How the heck do you do it??
This January, like EVERY January that came before it, I pledged to file my taxes early. I hoped this would be the year I stop speeding down the road, flying through yellow lights, praying I don’t pop a tire, anxious to mail my taxes before the post office closes in five minutes. This will be the year I dodge the risk of peering through the locked Post Office doors, envelope in hand, realizing with a sinking stomach that the IRS will slap me with a late penalty for my tardy postmark.
In fact, every January I vow that filing taxes will be my first act in the New Year! I’ll drink champagne, wear a sparkly hat, and bust out my 1099′s.
But alas, reality steps in. My W-2 doesn’t show up until February. I certainly can’t calculate my taxes without my W-2. I also freelance for a handful of publications and, as anyone who works in the publishing industry can attest, editors are
lazy busy. My freelance tax forms (the 1099-MISC) don’t debut in my mailbox until March.
Then there are the requisite 1099-DIV forms, tracking my dividend payouts; the 1099-INT forms, tracking my interest income; the 1099-B forms, tracking the stocks I bought and sold. Forms pour from every brokerage house where I’ve stuffed some cash. And let me assure you: my cash is so spread out it would make a “lady of the night” blush.
My investments are scattered among so many brokerage houses and banks that they read like a guidebook to America’s financial institutions. I have a so-called good reason for choosing each one. Firm X offers the lowest stock-trading fees. Firm Y carries the highest savings interest rate. Firm Z sells one particular index fund I’ve been eyeing for months. Come tax season, all of these institutions are mailing me forms.
Each form trickles in, slowly, over the span of months, and summarily gets stuffed into a giant manila envelope without a cursory glance. When I eventually peer at the results, I’m astonished: Firm A paid me $21 in interest. Firm B says I earned $45 in stock profits. Firm C tells me I paid $2.50 in foreign taxes.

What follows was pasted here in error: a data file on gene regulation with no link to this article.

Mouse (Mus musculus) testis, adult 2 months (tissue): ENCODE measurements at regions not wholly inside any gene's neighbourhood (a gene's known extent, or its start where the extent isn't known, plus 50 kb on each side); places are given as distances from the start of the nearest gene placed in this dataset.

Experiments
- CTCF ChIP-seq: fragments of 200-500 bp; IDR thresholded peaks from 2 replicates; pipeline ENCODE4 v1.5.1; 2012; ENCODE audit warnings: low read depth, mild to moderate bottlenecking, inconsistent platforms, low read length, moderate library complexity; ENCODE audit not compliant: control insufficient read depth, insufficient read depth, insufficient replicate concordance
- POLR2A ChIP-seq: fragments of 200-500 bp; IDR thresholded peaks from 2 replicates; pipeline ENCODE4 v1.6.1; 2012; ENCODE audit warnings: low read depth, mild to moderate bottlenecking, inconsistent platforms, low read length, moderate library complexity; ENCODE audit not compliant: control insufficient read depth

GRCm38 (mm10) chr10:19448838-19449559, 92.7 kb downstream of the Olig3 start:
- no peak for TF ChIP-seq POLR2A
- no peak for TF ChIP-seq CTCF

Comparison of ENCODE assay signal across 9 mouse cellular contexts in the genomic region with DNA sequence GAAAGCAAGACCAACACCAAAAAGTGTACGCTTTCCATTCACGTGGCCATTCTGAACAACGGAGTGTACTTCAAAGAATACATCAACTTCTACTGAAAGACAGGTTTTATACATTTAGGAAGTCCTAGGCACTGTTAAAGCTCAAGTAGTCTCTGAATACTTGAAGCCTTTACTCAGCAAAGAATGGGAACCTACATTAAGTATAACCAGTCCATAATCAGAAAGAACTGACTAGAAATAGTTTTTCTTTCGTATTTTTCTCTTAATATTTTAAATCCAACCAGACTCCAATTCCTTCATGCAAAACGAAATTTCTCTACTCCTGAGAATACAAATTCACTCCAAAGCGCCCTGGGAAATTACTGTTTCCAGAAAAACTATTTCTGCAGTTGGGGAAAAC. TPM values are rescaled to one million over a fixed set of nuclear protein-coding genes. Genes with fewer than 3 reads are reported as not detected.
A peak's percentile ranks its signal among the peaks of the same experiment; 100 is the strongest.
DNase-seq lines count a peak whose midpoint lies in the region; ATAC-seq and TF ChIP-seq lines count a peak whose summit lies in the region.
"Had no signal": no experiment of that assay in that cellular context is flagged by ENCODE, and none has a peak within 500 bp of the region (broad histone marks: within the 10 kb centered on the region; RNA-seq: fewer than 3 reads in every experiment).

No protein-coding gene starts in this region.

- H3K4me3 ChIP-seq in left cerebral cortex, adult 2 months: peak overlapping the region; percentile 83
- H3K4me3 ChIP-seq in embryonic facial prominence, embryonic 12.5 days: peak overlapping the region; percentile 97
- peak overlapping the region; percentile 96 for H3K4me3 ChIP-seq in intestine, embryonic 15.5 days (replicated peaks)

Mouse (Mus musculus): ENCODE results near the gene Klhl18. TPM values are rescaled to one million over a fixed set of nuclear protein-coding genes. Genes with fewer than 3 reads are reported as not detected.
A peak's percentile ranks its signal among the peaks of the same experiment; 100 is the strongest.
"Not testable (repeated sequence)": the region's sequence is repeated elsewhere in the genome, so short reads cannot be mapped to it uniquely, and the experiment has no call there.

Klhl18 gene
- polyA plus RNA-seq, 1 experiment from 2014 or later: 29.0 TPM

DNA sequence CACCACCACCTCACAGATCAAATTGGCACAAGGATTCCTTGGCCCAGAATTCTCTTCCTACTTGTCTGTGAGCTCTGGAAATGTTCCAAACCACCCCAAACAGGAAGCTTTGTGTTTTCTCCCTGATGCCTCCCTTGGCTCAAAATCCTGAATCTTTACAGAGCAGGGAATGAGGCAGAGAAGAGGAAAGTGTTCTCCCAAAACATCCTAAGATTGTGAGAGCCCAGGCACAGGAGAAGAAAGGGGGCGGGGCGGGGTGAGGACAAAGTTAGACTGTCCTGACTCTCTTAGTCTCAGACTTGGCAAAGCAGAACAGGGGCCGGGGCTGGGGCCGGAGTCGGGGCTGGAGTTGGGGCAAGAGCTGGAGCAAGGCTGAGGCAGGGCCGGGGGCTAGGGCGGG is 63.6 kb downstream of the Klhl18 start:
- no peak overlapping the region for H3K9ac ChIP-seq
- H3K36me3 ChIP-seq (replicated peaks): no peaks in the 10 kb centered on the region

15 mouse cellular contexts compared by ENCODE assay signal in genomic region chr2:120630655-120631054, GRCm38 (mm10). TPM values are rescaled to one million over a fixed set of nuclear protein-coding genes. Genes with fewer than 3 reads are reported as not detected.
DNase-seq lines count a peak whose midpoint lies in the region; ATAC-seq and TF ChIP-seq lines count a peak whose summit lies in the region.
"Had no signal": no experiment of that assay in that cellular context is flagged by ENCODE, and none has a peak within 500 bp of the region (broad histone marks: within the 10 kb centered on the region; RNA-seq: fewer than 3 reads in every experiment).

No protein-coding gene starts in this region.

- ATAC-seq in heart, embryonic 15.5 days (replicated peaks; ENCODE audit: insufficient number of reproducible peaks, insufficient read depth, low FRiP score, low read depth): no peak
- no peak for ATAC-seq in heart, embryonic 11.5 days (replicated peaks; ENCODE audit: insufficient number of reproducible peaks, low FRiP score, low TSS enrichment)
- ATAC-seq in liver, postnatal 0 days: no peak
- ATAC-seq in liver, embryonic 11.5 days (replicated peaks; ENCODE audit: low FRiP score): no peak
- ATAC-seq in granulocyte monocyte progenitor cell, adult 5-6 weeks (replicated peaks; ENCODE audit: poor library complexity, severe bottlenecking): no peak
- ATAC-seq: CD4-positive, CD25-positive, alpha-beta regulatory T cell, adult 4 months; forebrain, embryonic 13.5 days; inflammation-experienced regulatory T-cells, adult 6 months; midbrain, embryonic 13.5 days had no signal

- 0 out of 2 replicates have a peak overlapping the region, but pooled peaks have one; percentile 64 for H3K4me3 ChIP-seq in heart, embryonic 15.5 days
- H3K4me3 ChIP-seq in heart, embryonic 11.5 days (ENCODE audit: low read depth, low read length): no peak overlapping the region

Each of these must be tallied. “Box 1a gets reported on Form 1040, line 9″ … heaven forbid I enter the wrong boxes’ tally on the wrong line. It would trigger a massive do-over.
A neighboring manila envelope holds a stack of receipts for my freelancing business. These also must be tallied and entered on Schedule SE, a self-employment form which helps me fill out Schedule C. Lather, rinse, repeat: when I’m done, I launch a second self-employment form for my other business.
I tabulate my health costs, my mileage, my contributions to tax-deferred accounts. Then I run a Google search for this year’s tax credits, find a few for which I qualify, and fill out those forms as well.
The process eats several hours. It’s boring. But it’s gratifying, in an odd sort of way. My taxes are complicated, but not SO complicated that I can’t do it myself. It’s a challenge. It’s a mystery. It’s an emblem of DIY culture.
And it’s not due until Monday. Monday at 5 p.m. when the post office closes, to be exact. So despite my promise to myself in January, I don’t actually start my taxes until Monday at noon.
It takes me four hours to finish my taxes, and another 45 minutes to rummage for an envelope, find my car keys, and honk in rush hour traffic while thinking “now I remember why I never drive anywhere at 5 pm on a weekday!” I screech my car to a halt outside the post office, clutching the envelope in my hand, at precisely 4:55 p.m. I’m shocked to see that I’m the only one there. Where is everyone? Are they all filing late? Or … have they really all filed early? Am I the only uber-procrastinator in town?
So dear responsible tax filers, those of you who processed your taxes months in advance: I hold you in high esteem. Although in the back of my mind, I suspect you e-filed at 11:59 p.m., taking advantage of the glorious 7-hour extension that e-filing brings. Which makes me truly the early bird.